Don’t let sitcom TV fool you

Published 3:10 pm Thursday, November 2, 2023

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When watching your favorite TV show, have you ever noticed that we rarely see the religious life of the main characters? It’s such a strange omission when, in most shows, we learn incredibly intimate details about our protagonists yet never explore their religious impulses. I’m not advocating for every character to be religious. I am, however, suggesting that these omissions feel intentional and, frankly, not truly reflective of the lived human experience.

Take, for example, my favorite sitcom of all time: Parks and Recreation. In it, we spend seven seasons with Leslie Knope, Deputy Director of the Parks and Recreation Department of Pawnee, Indiana. Throughout the show, we learn the richly articulated political and philosophical commitments Leslie has held since childhood. We learn details about her romantic and sexual life. We learn her favorite food to eat when she’s had a bad day, and we know that she even sits at the same booth when consuming those delicious waffles from JJ’s Diner! Yet, we never once hear from her anything remotely religious, nor do we see any religious practice in action. There is one single episode dedicated to religion, but it uses a cult-like fringe religious group as a comedic foil for our protagonists rather than an exploration of the role of religion in public life.

Based on archeological research, we know human beings have been religious animals for quite some time. Though recent data indicates a downward trend in society’s institutional religious commitment, the fact remains that religion is still an incredibly vital part of the human experience, and its omission from so much of our popular media only has a negative effect on our ability to speak religiously in the public square. Again, I’m not advocating for every TV show to suddenly have a pastor as a side character offering sanitized nuggets of greeting card wisdom. That would be, in a word, terrible. We are already insufferable enough.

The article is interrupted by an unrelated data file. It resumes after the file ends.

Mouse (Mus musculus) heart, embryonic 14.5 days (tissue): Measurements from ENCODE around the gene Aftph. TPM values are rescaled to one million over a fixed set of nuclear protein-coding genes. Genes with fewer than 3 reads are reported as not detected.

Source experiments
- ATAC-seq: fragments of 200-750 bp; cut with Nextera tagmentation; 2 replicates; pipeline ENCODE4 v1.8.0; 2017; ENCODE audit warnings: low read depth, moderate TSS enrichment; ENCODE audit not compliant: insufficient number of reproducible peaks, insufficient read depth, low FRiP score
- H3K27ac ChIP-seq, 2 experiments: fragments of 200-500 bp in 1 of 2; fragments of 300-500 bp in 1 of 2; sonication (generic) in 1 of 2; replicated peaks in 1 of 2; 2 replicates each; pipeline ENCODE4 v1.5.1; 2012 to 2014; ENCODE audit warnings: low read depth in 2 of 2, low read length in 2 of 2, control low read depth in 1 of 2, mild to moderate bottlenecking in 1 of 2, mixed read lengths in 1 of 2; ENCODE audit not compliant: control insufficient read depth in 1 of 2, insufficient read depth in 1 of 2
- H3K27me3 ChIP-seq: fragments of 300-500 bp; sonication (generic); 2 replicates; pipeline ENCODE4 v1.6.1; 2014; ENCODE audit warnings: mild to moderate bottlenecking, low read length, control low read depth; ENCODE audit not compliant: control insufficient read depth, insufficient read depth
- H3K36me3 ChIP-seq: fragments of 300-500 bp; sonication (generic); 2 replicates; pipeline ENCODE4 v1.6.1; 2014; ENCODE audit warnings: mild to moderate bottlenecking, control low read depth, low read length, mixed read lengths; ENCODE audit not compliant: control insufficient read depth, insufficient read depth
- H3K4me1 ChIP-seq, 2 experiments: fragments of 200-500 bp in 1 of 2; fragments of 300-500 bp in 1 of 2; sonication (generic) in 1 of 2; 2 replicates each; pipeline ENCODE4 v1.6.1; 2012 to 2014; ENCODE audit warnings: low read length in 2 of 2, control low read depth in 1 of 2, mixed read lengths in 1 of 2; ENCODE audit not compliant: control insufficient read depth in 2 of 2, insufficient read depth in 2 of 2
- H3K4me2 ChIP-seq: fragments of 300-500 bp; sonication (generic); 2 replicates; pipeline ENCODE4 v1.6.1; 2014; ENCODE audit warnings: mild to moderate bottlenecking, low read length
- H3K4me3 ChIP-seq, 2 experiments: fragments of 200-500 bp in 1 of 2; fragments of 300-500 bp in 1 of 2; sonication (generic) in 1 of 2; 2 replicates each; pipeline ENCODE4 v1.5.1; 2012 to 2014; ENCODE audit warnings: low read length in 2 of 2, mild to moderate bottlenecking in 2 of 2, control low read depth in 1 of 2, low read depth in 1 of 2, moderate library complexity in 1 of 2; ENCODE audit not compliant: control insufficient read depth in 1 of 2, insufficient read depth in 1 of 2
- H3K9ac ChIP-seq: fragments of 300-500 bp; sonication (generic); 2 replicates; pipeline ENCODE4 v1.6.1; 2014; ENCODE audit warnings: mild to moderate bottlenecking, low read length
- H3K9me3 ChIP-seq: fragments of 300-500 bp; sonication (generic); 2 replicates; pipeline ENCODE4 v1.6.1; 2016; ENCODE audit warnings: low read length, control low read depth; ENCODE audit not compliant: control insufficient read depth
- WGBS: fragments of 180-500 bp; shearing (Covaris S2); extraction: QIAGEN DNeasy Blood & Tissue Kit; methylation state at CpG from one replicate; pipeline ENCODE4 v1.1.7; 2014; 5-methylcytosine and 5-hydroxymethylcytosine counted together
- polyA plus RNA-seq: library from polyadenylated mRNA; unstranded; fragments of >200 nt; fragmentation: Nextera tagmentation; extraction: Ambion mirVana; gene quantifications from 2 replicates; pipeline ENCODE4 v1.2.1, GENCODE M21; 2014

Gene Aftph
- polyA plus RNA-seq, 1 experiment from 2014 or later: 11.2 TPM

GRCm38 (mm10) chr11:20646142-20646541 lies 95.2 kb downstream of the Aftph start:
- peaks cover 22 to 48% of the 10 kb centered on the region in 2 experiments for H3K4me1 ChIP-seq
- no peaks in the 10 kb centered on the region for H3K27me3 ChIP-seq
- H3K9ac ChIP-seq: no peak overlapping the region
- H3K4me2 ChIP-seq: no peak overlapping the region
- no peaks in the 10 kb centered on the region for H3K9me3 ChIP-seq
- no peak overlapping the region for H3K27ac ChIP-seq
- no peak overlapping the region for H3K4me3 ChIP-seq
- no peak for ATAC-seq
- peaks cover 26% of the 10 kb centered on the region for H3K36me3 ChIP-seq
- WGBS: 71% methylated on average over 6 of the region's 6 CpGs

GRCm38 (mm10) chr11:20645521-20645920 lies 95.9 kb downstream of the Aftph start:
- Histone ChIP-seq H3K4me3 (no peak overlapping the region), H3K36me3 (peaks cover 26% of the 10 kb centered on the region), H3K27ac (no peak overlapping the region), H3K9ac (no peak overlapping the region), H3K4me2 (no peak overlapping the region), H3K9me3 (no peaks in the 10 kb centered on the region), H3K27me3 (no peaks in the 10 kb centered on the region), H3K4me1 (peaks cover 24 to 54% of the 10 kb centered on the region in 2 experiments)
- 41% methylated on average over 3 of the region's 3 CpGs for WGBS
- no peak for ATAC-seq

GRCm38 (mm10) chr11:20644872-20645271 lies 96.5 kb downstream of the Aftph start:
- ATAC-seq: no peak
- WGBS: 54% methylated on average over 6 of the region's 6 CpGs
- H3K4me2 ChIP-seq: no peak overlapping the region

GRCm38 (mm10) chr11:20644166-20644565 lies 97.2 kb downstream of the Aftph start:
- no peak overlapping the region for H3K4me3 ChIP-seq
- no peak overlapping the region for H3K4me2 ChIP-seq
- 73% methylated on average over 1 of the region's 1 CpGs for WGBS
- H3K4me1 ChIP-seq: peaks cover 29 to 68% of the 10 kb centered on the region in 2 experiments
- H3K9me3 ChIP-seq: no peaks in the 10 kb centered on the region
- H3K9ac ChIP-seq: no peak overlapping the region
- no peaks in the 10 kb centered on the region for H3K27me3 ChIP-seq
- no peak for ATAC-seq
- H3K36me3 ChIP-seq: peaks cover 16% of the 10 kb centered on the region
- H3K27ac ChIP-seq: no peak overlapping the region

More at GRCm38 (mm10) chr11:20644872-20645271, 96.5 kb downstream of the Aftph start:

My wish for more popular explorations of the human religious impulse is rooted in my own experience as a pastor and philosopher. Broadly speaking, we are taught that religion is a purely private matter that has no real bearing on the social fabric. That couldn’t be further from the truth! We can watch any nightly news program to see how disastrous it is that we are no longer able to have nuanced public discussions about religious matters without them devolving into shouting matches or downright brawls. So many of the most harmful laws drawn up in our history have utilized a particular religious read of sacred scriptures that leaves no room for ambiguity or difference.  This is, I’m convinced, symptomatic of a deeper problem with our cultural inability to have discussions around differences of belief that first seek to understand the Other, rather than to make the Other understand us.

How often do you discuss matters of faith, belief, or spirituality with your friends? For clarity’s sake, I’m a big fan of dialogue across lines of difference. For example, dialogue between professing Christians and committed Atheists has produced some of the richest material on believing in the 21st Century. So, I’m not talking only to ‘believers.’ Everybody’s voice matters in these conversations, especially those who are critical of religious life. Is there a role that you could play in making our public conversations about religion more life-giving, more productive, and frankly, healthier? Don’t let sitcom TV fool us into believing that these deep convictions have no place in popular culture, or the current political landscape convince us that the game is already lost. You’ve got a voice. Use it well, my friends.

Chris Adams is the Rector at St. Peter’s Episcopal Church in Washington.